Smoke & Mirrors: Outsourcery

The comms chief discovers that the chill wind of outsourcing has blown through Smokehouse. But is there an upside?

by Guy Browning
Last Updated: 19 Jun 2016


Outsourcing. I don't like it because it reminds me too much of my divorce. What happens is that what you were doing quite happily in-house, you now have to pay through the nose for someone else to do it for you in their house. I had a chat with a bloke at a conference the other week who says everyone outsources these days and even the maintenance of our nuclear warheads is outsourced. I hope the government gets more value than I get from my maintenance payments. Anyway I'm glad Smokehouse has kept well clear of this whole outsourcing malarkey.


Sat next to our CIO Mike Lamb at lunch. Normally I try to avoid dining with IT people because they struggle with knives and forks as it's a different action to handling a mouse. Mike's also divorced (mental cruelty apparently, which doesn't surprise me as that describes any meeting with IT) so we also happily chatted about the costs of maintenance/outsourcing. He promised to send me a presentation of how it's always cheaper to keep things in-house. Back in the office a little later, I read through his very closely argued PowerPoint, but I couldn't help noticing that the document was authored by someone called Zlatko Boyanov who I don't remember being on the payroll. I had a chat with Siri and she informed me that Zlatko runs an interesting little business in Bulgaria.


I had a good talk with our Bulgarian friend in Pernik just outside Sofia and he said that he did the job of about 30 IT directors in the UK. I asked him how big his team was and he said his wife helped him with the invoicing. I went down to HR to ask about how we monitored staff internet usage just in case of anything irregular. She didn't know exactly, but she gave me a number to call. I went through Mike Lamb's internet usage, and apart from a burst of activity at the end of the month from Bulgaria, most of it was StarCraft (to give him credit he seems to win most of his games). I was just about to say goodbye when the guy asked me what company I was calling from. Turns out he was a contractor too and we outsource most of our HR.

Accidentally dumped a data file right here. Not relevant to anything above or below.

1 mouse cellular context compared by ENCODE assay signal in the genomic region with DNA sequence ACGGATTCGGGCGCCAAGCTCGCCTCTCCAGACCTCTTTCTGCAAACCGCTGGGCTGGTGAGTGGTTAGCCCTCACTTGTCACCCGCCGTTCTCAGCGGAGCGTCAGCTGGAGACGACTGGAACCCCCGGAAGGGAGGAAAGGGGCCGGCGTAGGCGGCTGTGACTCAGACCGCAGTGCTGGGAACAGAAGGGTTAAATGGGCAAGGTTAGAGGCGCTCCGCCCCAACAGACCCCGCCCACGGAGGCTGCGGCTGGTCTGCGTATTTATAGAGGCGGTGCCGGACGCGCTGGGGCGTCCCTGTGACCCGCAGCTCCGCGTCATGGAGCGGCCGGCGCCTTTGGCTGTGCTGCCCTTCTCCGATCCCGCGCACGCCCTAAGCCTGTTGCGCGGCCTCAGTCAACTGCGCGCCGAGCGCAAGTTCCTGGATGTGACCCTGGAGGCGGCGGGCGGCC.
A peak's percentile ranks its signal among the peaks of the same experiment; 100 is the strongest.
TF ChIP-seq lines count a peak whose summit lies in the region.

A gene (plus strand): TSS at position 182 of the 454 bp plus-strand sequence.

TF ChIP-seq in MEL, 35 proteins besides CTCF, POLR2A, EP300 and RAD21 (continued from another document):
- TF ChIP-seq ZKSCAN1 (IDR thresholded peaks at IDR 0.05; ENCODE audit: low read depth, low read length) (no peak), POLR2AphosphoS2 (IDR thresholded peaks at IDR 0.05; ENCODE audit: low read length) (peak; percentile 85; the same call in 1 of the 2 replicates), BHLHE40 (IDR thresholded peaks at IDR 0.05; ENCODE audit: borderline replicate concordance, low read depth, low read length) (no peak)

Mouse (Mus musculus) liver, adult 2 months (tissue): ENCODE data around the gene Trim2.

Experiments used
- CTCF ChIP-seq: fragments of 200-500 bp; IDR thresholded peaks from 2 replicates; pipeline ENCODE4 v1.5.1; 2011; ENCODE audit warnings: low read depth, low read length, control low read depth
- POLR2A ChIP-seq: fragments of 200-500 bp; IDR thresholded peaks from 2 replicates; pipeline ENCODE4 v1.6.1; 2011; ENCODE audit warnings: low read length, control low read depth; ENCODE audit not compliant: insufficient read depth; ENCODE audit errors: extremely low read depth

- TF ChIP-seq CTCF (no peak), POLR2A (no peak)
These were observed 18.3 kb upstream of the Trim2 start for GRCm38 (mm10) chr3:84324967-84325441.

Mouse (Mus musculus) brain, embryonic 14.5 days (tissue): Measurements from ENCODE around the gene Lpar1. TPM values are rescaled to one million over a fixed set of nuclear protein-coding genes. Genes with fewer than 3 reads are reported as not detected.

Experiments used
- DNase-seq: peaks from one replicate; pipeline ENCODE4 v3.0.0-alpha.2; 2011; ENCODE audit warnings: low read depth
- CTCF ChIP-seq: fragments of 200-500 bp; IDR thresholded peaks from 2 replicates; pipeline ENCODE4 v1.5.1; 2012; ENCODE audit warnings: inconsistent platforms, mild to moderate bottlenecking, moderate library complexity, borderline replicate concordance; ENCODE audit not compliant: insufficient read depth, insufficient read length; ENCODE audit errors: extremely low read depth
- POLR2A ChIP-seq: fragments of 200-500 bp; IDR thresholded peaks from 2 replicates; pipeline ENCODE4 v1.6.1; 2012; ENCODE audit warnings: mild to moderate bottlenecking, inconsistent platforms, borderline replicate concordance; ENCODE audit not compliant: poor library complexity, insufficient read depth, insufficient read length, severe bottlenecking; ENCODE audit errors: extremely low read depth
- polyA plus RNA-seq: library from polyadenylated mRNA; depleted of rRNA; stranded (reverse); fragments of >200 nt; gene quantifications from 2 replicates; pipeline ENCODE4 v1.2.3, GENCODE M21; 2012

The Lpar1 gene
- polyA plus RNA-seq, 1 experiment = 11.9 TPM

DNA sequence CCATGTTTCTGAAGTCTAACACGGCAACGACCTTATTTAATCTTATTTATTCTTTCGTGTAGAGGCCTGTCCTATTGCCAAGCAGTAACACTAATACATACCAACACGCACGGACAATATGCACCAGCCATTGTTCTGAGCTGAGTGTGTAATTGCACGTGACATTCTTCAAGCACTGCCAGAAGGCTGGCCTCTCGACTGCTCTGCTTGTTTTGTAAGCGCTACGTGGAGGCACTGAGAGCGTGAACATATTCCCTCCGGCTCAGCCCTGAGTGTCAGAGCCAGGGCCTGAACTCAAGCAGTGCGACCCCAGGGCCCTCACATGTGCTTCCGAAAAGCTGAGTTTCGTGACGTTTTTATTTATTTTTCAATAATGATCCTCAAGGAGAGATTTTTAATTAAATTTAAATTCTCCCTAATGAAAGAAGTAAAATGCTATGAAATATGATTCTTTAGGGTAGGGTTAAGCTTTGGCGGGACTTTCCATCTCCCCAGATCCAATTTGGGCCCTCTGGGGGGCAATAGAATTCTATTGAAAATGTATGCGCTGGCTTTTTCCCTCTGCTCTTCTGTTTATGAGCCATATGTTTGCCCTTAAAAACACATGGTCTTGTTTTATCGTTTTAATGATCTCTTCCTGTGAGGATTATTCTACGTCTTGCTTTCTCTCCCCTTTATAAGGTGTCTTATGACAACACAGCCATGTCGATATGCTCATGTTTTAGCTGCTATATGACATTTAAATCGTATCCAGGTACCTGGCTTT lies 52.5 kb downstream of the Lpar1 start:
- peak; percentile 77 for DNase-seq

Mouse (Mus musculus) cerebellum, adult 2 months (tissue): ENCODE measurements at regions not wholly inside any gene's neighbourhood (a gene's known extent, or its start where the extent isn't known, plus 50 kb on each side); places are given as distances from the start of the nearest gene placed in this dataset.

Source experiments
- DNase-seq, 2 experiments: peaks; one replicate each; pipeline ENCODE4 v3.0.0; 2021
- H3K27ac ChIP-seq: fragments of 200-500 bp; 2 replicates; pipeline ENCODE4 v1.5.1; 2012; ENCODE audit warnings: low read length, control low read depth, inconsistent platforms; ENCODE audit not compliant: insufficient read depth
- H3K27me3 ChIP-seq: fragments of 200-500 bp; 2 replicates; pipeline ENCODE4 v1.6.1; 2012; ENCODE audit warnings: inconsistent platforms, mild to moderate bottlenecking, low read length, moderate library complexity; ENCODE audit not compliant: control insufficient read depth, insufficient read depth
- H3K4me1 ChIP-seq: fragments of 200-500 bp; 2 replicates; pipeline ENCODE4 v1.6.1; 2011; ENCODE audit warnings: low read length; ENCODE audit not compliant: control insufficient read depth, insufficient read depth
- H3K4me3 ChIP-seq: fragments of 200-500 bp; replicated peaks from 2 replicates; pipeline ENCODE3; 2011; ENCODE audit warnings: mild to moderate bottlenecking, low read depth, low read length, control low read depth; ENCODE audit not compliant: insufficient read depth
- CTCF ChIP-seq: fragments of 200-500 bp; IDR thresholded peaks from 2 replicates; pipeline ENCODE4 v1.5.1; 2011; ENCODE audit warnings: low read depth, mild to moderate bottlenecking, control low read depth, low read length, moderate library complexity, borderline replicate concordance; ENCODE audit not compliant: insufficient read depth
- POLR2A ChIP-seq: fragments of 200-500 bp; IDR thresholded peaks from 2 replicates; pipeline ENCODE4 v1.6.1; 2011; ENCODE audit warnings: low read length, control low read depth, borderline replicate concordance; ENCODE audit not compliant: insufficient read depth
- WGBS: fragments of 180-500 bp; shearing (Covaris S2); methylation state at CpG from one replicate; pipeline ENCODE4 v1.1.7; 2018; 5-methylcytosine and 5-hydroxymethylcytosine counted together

Quite worried about all this outsourcing but fortunately I had a lunch to look forward to. Our sales director Nigel Beamish understands the therapeutic power of a couple of bottles of red. I joked that he must spend most of the time lunching clients. He then told me that our CRM was cloud-based software-as-a-service because it allowed seamless scalability. It was then that I began to suspect that he too was a replicant. He then said that outsourcing was quite often the reality behind omnichannel. That confirmed it. I jogged back to HR and Brenda admitted under duress that our CRM and our Field Sales were outsourced. I looked at her closely. 'Are you also outsourced, Brenda?' I asked her. She was. As are our legal services, our marketing services, our product development, our operations, our catering and our site services. I backed out of the office and suddenly felt very alone.


I sat at my desk and watched the replicants move around the office. At about 11 o'clock, I saw our bewigged CEO Lynton Spivey slouch past. The question I've been asking myself for many years resurfaced; how can a man with the management skills of a hot water bottle be running the company? I walked back into HR. Brenda tried to defend herself with data protection but I counter-attacked with supplier re-tendering. I sat down with the files and there it was. Spivey and his hairpiece were interim managers. Outsourced. Why hadn't the board removed him? Because all the lovely non-execs were supplied en masse from a specialist recruitment consultancy. And then suddenly a great sense of peace spread over me. No-one could sack me or boss me about or pass judgement on anything I did because I was the only person on the payroll. It's what makes divorce so wonderful.

Guy Browning is the author of The British Constitution: First Draft, published by Atlantic Books at £7.99. He can be contacted at

Find this article useful?

Get more great articles like this in your inbox every lunchtime

Want to encourage more female leaders? Openly highlight their achievements

A study shows that publicly praising women not only increases their willingness to lead, their...

Message to Davos: Don't blame lack of trust on 'society'

The reason people don't trust you is probably much closer to home, says public relations...

Dame Cilla Snowball: Life after being CEO

One year on from stepping back as boss of Britain's largest advertising agency, Dame Cilla...

How to change people's minds when they refuse to listen

Research into climate change deniers shows how behavioural science can break down intransigence.

"Paying women equally would cripple our economy"

The brutal fact: underpaid women sustain British business, says HR chief Helen Jamieson.

Why you're terrible at recruitment (and can AI help?)

The short version is you're full of biases and your hiring processes are badly designed....